The book is “strenuously avant-garde”. The New York Times (5th April 2016).
Chambers’ chapter is “sobering and refreshing”. Notre Dame Philosophical Reviews (2nd May 2016).
Chambers, “one of the best-known advocates” of the claim that marriage should not be recognised by the state, contributes a “nuanced and lucid” chapter that is “among the most interesting contributions in the volume.” Hypatia (2017)
You can read more about the book here.
In Routledge Companion to Feminist Philosophy, edited by Serene Khader, Ann Gary, and Alison Stone (Routledge, 2017).
For some feminists liberalism is little more than patriarchy in disguise; for others, it is the framework for securing justice. Feminism, like all other positions in political philosophy, is a range of views rather than a single determinate viewpoint. One aspect of this range is that feminism includes both academics and activists, for whom the term ‘liberalism’ can signify rather different things; after all, liberalism is not one single thing either.
In this chapter I start by considering feminist criticisms of liberalism. I discuss two aspects of feminist critique: first, academic feminist critiques of non-feminist liberal philosophy; second, activist feminist critiques of what is variously called “choice feminism”, “third-wave feminism”, or simply “liberal feminism”.
I then move to those feminists who endorse liberalism and argue that a suitably modified liberalism offers the best path to gender equality. This position, “feminist liberalism,” is mostly found in contemporary Anglo-American political philosophy. Feminist liberals understand liberalism as a commitment to substantive, demanding principles of justice based on freedom and equality. Included in this section are those feminist approaches that combine radical feminism’s insights about the limitations of individual choice with feminist liberalism’s commitment to autonomy, equality, and justice.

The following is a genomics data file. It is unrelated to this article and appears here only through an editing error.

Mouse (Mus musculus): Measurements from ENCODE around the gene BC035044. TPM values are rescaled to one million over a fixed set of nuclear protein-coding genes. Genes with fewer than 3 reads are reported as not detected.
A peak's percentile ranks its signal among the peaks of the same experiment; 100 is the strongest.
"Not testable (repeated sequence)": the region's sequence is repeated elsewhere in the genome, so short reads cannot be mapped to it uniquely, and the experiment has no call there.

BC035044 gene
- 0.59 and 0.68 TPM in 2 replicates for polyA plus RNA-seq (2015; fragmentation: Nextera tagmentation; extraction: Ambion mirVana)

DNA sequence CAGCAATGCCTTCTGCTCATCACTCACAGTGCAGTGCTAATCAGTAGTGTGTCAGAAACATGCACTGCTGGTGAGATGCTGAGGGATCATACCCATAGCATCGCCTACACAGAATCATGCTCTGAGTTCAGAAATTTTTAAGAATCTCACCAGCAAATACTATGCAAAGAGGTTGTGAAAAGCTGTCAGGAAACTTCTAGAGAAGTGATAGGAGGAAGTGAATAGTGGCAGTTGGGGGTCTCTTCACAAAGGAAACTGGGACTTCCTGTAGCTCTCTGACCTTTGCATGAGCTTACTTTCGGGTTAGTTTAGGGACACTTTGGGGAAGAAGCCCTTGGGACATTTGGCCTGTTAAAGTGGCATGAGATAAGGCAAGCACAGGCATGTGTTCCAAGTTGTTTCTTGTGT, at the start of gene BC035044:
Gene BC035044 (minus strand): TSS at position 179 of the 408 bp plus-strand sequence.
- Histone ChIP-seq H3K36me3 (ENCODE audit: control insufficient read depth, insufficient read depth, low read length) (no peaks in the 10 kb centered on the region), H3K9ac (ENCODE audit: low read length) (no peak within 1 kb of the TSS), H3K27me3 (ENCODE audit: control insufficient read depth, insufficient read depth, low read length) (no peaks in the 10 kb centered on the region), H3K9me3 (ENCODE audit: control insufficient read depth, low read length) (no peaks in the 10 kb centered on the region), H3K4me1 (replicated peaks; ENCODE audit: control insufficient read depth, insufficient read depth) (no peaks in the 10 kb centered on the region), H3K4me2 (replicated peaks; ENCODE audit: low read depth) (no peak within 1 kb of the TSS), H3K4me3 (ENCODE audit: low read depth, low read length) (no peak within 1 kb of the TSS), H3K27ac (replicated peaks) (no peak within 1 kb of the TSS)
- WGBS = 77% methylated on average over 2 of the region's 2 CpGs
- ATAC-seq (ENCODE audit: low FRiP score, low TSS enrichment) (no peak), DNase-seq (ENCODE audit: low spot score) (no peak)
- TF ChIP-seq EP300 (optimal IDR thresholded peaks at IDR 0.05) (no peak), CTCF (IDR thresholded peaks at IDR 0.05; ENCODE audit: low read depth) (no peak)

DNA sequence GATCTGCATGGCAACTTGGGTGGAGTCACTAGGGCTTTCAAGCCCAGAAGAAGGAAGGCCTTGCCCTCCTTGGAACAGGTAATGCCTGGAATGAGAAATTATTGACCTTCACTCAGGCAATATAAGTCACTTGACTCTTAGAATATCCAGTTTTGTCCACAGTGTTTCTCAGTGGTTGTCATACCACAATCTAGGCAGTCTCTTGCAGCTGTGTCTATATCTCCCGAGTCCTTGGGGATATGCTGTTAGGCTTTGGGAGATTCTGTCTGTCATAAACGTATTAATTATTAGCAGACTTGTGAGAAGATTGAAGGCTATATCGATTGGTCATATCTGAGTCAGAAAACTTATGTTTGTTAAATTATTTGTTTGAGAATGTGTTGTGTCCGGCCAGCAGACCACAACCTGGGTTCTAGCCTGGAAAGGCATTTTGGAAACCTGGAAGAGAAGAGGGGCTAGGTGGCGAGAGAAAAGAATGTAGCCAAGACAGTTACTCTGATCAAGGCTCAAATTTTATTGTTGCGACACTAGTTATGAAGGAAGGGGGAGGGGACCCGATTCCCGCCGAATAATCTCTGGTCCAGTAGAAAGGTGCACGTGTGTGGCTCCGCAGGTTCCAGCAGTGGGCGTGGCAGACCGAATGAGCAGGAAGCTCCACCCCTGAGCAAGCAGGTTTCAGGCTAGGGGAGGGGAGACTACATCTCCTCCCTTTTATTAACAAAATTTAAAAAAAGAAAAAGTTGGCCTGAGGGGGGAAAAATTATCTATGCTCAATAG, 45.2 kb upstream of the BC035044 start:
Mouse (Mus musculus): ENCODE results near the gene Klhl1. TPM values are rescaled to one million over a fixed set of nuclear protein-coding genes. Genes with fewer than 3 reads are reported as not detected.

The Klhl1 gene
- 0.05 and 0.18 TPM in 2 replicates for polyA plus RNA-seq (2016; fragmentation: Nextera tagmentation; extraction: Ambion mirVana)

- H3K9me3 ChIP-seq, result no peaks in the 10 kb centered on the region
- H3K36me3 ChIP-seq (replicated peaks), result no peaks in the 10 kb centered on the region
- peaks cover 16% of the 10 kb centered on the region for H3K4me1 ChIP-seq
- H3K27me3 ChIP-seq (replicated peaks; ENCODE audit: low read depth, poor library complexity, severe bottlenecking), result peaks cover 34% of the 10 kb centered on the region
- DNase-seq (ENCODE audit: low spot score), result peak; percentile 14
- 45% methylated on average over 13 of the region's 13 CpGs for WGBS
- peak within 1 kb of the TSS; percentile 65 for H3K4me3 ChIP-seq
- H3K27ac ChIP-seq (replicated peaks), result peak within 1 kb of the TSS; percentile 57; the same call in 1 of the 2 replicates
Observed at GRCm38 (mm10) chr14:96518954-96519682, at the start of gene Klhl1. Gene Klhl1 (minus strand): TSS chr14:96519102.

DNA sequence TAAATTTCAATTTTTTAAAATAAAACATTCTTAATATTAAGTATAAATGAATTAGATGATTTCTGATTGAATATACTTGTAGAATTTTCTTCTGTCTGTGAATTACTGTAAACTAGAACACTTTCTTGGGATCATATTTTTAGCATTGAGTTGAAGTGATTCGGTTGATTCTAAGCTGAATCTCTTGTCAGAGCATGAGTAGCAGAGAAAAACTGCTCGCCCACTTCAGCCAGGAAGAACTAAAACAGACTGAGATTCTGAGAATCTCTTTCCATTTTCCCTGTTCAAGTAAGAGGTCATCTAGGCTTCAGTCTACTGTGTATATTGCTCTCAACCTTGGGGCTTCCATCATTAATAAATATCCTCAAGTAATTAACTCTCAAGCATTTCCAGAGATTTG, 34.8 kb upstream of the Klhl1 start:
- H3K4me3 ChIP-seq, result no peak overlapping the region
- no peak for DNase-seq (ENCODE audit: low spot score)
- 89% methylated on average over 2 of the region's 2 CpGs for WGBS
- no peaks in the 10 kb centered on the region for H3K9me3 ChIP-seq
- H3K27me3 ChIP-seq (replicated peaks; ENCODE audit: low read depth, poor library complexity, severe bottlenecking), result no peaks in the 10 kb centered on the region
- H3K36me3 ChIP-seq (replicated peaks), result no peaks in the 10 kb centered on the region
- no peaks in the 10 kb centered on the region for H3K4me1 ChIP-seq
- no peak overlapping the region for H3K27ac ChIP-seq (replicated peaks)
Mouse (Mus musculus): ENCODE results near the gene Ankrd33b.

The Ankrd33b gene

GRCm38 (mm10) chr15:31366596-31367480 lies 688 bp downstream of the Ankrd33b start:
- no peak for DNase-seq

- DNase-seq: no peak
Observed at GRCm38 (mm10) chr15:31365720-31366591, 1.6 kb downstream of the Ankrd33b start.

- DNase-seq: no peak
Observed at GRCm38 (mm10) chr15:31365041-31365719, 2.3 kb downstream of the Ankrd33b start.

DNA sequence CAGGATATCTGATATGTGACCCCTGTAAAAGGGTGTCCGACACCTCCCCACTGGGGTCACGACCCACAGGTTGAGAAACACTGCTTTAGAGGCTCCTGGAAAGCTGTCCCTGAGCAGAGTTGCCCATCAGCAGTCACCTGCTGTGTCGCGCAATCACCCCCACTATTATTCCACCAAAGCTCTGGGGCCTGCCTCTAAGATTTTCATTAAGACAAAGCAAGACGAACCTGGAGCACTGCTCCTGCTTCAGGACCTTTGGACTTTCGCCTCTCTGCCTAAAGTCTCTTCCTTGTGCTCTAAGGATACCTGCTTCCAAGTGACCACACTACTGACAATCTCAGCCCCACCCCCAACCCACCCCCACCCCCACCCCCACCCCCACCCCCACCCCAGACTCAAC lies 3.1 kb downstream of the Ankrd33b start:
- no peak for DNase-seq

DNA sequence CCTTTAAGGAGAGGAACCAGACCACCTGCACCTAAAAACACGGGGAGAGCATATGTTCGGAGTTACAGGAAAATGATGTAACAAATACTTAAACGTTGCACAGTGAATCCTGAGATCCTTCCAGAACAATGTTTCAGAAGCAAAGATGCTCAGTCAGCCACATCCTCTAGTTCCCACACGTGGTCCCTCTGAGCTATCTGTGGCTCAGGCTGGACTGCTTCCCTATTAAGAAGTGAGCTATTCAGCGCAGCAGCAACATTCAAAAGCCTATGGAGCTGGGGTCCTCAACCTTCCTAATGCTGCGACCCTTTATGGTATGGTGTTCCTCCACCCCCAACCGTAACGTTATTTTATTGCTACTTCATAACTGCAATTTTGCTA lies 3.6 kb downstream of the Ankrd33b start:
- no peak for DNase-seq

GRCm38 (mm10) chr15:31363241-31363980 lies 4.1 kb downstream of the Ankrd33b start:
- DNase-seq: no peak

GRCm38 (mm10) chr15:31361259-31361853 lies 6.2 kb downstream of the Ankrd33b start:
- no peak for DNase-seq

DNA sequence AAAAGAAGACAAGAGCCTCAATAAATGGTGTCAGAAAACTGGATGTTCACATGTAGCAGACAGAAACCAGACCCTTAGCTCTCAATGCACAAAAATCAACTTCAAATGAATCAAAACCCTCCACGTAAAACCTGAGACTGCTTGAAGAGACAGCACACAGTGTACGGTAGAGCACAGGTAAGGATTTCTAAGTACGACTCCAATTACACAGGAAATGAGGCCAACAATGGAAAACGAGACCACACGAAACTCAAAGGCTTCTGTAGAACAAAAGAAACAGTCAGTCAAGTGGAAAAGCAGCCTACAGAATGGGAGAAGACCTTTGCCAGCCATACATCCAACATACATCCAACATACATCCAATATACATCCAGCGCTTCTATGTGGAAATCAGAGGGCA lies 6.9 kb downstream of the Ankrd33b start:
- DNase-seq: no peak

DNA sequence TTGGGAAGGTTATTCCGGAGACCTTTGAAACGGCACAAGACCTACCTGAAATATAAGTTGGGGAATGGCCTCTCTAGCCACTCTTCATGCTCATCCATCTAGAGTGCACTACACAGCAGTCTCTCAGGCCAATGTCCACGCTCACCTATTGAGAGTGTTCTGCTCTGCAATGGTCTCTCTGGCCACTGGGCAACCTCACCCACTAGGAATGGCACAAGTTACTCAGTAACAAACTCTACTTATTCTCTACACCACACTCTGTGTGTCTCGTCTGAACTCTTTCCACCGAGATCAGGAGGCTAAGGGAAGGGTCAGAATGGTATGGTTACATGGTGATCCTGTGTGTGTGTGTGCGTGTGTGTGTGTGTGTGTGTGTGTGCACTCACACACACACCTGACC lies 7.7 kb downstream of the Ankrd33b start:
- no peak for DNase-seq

See more about the book here.
In The Oxford Handbook of Classics in Contemporary Political Theory, edited by Jacob T. Levy (OUP, forthcoming).
This chapter provides a critical introduction to Judith Butler’s classic work Gender Trouble, including an analysis of the impact it has made on political theory.
The chapter is online first and you can read it here.
in Ruth Abbey (ed.), Feminist Interpretations of Rawls (Penn State Press, 2013).
In Section 50 of Justice as Fairness: A Restatement, titled “The Family as a Basic Institution”, John Rawls replies to Susan Moller Okin’s feminist critique of A Theory of Justice. The question of how Rawlsian justice might secure gender equality has been discussed by many feminists, most notably by Okin. However, as I argue in this chapter, the Rawls-Okin debate raises more questions than it answers. Okin criticises Rawls for failing to apply his theory adequately to the family: she criticises not Rawls’s approach in general, but his attitude to the family in particular. Okin argues that a consistent application of Rawlsian theory would secure gender justice, but that Rawls is remiss in refusing such consistency. In fact, as I show, Rawls’s remarks on the family reveal a more fundamental problem with Rawlsian theory than Okin allows. It is not that Rawls fails to apply his theory correctly to the family, but rather that the specific case of the family illustrates deep-seated difficulties with Rawlsian justice as a whole.